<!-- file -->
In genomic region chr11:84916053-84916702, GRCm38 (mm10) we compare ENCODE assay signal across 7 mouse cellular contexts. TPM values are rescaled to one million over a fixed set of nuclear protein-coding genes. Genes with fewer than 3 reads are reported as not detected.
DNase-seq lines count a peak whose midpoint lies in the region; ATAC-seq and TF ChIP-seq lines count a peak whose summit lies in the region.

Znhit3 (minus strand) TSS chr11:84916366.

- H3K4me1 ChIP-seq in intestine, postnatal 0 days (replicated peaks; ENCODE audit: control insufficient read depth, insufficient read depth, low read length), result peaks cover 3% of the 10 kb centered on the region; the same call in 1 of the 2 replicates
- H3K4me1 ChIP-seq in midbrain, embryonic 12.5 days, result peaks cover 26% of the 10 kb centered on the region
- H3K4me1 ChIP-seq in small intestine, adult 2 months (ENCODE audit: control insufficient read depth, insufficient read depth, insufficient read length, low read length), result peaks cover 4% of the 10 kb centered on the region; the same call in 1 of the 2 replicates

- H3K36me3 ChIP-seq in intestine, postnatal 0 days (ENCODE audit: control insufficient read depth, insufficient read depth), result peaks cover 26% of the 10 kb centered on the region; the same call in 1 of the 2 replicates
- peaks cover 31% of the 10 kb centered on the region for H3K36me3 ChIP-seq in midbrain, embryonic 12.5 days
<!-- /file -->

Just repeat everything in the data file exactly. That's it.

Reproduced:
In genomic region chr11:84916053-84916702, GRCm38 (mm10) we compare ENCODE assay signal across 7 mouse cellular contexts. TPM values are rescaled to one million over a fixed set of nuclear protein-coding genes. Genes with fewer than 3 reads are reported as not detected.
DNase-seq lines count a peak whose midpoint lies in the region; ATAC-seq and TF ChIP-seq lines count a peak whose summit lies in the region.

Znhit3 (minus strand) TSS chr11:84916366.

- H3K4me1 ChIP-seq in intestine, postnatal 0 days (replicated peaks; ENCODE audit: control insufficient read depth, insufficient read depth, low read length), result peaks cover 3% of the 10 kb centered on the region; the same call in 1 of the 2 replicates
- H3K4me1 ChIP-seq in midbrain, embryonic 12.5 days, result peaks cover 26% of the 10 kb centered on the region
- H3K4me1 ChIP-seq in small intestine, adult 2 months (ENCODE audit: control insufficient read depth, insufficient read depth, insufficient read length, low read length), result peaks cover 4% of the 10 kb centered on the region; the same call in 1 of the 2 replicates

- H3K36me3 ChIP-seq in intestine, postnatal 0 days (ENCODE audit: control insufficient read depth, insufficient read depth), result peaks cover 26% of the 10 kb centered on the region; the same call in 1 of the 2 replicates
- peaks cover 31% of the 10 kb centered on the region for H3K36me3 ChIP-seq in midbrain, embryonic 12.5 days